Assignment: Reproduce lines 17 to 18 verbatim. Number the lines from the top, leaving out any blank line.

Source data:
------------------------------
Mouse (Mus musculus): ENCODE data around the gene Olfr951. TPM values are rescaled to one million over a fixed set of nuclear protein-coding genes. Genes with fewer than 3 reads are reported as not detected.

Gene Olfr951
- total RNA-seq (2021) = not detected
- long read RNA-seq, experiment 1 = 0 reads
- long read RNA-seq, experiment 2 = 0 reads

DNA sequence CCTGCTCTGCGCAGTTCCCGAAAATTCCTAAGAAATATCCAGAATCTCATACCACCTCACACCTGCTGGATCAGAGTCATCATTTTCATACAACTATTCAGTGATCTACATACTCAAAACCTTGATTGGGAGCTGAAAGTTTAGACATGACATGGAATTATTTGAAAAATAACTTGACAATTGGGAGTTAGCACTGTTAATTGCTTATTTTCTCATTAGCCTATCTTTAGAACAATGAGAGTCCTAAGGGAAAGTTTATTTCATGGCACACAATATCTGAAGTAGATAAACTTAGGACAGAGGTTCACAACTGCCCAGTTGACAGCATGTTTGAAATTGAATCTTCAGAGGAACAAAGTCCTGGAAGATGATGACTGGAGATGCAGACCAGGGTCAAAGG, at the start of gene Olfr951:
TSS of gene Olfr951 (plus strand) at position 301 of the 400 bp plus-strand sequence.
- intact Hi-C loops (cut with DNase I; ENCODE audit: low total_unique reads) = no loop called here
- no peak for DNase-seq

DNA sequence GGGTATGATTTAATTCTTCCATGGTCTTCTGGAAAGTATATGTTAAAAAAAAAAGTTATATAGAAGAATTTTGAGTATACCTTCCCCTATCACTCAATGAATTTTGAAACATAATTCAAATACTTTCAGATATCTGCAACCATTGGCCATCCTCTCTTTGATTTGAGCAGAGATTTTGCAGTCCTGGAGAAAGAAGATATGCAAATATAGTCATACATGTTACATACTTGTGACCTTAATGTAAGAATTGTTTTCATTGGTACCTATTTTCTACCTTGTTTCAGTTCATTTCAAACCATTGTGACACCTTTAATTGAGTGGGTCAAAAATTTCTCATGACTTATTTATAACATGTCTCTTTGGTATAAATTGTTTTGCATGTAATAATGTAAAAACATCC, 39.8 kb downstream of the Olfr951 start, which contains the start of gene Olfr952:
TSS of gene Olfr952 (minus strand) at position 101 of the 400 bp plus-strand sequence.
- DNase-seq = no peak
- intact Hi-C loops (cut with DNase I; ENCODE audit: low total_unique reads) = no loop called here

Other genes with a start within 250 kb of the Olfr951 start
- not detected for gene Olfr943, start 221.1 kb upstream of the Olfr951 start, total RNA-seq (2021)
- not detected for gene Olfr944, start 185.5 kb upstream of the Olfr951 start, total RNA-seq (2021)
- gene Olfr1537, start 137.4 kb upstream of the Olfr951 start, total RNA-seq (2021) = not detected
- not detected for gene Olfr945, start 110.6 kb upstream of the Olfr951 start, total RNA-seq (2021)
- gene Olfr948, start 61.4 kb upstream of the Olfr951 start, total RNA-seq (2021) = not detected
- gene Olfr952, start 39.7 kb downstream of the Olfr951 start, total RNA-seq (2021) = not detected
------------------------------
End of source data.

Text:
- gene Olfr1537, start 137.4 kb upstream of the Olfr951 start, total RNA-seq (2021) = not detected
- not detected for gene Olfr945, start 110.6 kb upstream of the Olfr951 start, total RNA-seq (2021)